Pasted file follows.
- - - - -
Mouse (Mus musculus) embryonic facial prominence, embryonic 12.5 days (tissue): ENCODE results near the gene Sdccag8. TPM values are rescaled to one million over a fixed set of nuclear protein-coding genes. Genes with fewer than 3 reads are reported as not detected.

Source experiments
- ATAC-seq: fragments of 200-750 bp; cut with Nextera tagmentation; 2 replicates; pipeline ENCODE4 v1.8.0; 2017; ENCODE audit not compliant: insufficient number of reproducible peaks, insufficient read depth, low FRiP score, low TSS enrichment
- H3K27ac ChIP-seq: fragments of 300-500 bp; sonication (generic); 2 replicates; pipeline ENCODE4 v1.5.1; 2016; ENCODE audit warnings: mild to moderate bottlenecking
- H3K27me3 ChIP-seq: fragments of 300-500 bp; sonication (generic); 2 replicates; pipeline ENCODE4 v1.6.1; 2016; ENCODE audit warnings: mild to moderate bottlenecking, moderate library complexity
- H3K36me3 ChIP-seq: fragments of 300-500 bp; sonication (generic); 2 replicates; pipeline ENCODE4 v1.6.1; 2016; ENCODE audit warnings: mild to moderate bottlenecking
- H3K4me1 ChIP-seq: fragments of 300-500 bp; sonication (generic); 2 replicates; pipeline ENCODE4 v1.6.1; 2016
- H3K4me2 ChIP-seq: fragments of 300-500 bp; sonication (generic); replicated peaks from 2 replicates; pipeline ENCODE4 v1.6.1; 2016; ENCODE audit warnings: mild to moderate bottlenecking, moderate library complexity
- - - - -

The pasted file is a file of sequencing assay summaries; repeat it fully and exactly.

Mouse (Mus musculus) embryonic facial prominence, embryonic 12.5 days (tissue): ENCODE results near the gene Sdccag8. TPM values are rescaled to one million over a fixed set of nuclear protein-coding genes. Genes with fewer than 3 reads are reported as not detected.

Source experiments
- ATAC-seq: fragments of 200-750 bp; cut with Nextera tagmentation; 2 replicates; pipeline ENCODE4 v1.8.0; 2017; ENCODE audit not compliant: insufficient number of reproducible peaks, insufficient read depth, low FRiP score, low TSS enrichment
- H3K27ac ChIP-seq: fragments of 300-500 bp; sonication (generic); 2 replicates; pipeline ENCODE4 v1.5.1; 2016; ENCODE audit warnings: mild to moderate bottlenecking
- H3K27me3 ChIP-seq: fragments of 300-500 bp; sonication (generic); 2 replicates; pipeline ENCODE4 v1.6.1; 2016; ENCODE audit warnings: mild to moderate bottlenecking, moderate library complexity
- H3K36me3 ChIP-seq: fragments of 300-500 bp; sonication (generic); 2 replicates; pipeline ENCODE4 v1.6.1; 2016; ENCODE audit warnings: mild to moderate bottlenecking
- H3K4me1 ChIP-seq: fragments of 300-500 bp; sonication (generic); 2 replicates; pipeline ENCODE4 v1.6.1; 2016
- H3K4me2 ChIP-seq: fragments of 300-500 bp; sonication (generic); replicated peaks from 2 replicates; pipeline ENCODE4 v1.6.1; 2016; ENCODE audit warnings: mild to moderate bottlenecking, moderate library complexity